Searching over 5,500,000 cases.


searching
Buy This Entire Record For $7.95

Download the entire decision to receive the complete text, official citation,
docket number, dissents and concurrences, and footnotes for this case.

Learn more about what you receive with purchase of this case.

United States v. Engel

United States District Court, D. Nevada

July 13, 2018

UNITED STATES OF AMERICA, Plaintiff,
v.
TODD C. ENGEL, Defendant.

          ORDER

          GLORIA M. NAVARRO, CHIEF JUDGE UNITED STATES DISTRICT COURT

         Pending before the Court is Defendant Todd C. Engel's (“Defendant's”) Motion for Release Pending Sentence or Appeal, (ECF No. 3180). The Government filed a Response, (ECF No. 3198), and Defendant filed a Reply, (ECF No. 3204).[1] For the following reasons, the Court DENIES Defendant's Motion.

         I. BACKGROUND

         On March 2, 2016, a federal grand jury sitting in the District of Nevada returned a Superseding Indictment charging nineteen defendants with sixteen counts related to a confrontation on April 12, 2014, with Bureau of Land Management (“BLM”) Officers in Bunkerville, Nevada. (ECF No. 27). Defendant was grouped with tier three defendants and was part of the first group of defendants that went to trial. (Order, ECF No. 1098). At the conclusion of Defendant's trial, the jury found Defendant guilty of Count Twelve, obstruction of justice, and Count Sixteen, interstate travel in aid of extortion. (Jury Verdict, ECF No. 1903).

         Subsequent to Defendant's trial, the tier one defendants proceeded to trial. (Order, ECF No. 1098). On December 20, 2017, the Court declared a mistrial for the tier one defendants, finding that the Government's failure to disclose evidence to the tier one defendants resulted in numerous Brady violations. (Mins. of Proceedings, ECF No. 3041). Following the Court's declaration of mistrial, the Court found that dismissal with prejudice was necessary. (Mins. of Proceedings, ECF No. 3116). In the instant Motion, Defendant argues that it is likely he will be granted a new trial, and based on this reasoning he should be released pending sentencing or appeal. (Mot. for Release 9:9-10, ECF No. 3180).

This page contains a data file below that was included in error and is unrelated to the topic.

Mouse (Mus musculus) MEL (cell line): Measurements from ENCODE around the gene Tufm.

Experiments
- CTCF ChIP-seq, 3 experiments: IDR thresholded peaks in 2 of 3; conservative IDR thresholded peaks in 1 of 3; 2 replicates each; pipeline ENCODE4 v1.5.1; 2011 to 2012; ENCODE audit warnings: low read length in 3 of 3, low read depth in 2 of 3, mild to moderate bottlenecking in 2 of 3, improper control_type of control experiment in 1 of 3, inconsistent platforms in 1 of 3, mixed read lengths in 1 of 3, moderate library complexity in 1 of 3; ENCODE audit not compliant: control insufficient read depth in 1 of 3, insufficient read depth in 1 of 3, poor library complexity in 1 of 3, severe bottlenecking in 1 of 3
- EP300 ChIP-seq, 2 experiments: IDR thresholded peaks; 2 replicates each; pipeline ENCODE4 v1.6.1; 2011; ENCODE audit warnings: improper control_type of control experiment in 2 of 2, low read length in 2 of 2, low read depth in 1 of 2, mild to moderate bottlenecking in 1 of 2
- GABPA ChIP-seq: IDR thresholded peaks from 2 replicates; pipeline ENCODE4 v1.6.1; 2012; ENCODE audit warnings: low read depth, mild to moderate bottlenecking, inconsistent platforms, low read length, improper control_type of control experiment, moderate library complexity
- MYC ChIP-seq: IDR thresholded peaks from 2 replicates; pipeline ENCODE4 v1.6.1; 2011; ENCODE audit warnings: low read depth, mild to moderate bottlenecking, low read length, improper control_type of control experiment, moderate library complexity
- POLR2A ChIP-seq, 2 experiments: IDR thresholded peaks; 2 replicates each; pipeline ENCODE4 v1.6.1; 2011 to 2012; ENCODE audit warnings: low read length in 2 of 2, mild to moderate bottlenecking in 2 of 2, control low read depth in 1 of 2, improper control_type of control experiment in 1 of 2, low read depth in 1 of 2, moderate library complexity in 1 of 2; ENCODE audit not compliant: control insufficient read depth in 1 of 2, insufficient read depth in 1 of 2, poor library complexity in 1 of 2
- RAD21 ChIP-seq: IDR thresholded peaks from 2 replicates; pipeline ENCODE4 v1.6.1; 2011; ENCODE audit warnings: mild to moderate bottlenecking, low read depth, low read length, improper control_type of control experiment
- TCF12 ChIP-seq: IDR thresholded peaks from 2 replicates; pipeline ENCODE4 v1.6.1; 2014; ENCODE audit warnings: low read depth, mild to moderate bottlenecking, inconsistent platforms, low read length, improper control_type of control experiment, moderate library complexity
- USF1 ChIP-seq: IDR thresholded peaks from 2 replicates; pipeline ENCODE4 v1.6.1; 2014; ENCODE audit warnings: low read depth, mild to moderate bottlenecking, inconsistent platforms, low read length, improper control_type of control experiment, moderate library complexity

II. LEGAL STANDARD

         A. Release Pending Sentence

         Pursuant to 18 U.S.C. § 3143, the Court is required to order a convicted defendant detained pending sentencing so long as the guideline range recommends a term of imprisonment. However, the Court may release a defendant awaiting imposition of a sentence if (1) there is a substantial likelihood that a motion for acquittal or new trial will be granted; and (2) the judicial officer finds by clear and convincing evidence that the person is not likely to flee or pose a danger to any other person or the community. 18 U.S.C. § 3143(a)(2).

         “The burden of establishing that the defendant will not flee or pose a danger to any other person or to the community rests with the defendant.” Fed. R. Crim. P. 46(c). This is a high burden to satisfy. See United States v. Masters, No. 2:12-cr-00145-MMD-GWF, 2013 WL 5308204, at *2 (D. Nev. Sept. 18, 2013).

         B. Release Pending Appeal

         Under 18 U.S.C. § 3143(b)(1), a defendant may not be granted bond pending appeal unless (1) the defendant proves by “clear and convincing evidence that [he] is not likely to flee or pose a danger to the safety of any other person or the community if released, ” and (2) the defendant's appeal is not brought for the purpose of delay and raises

a substantial question of law or fact likely to result in (i) reversal, (ii) an order for a new trial, (iii) a sentence that does not include a term of imprisonment, or (iv) a reduced sentence to a term of imprisonment less than the total of the time already served plus the expected duration of the appeal process.”

18 U.S.C. 3143(b)(1). This statute creates a presumption against post-conviction release and places the burden of meeting the criteria squarely on the Defendant, United States v. Wheeler, 795 F.2d 839, 840 (9th Cir. 1986), and it is a heavy burden. United States v. Gerald N., 900 F.2d 189, 191 (9th Cir. 1990); see United States v. Handy, 761 F.2d 1279, 1283 (9th Cir. 1985); see also United States v. Montoya, 908 F.2d 450, 451 (9th Cir. 1990).

         III. ...


Buy This Entire Record For $7.95

Download the entire decision to receive the complete text, official citation,
docket number, dissents and concurrences, and footnotes for this case.

Learn more about what you receive with purchase of this case.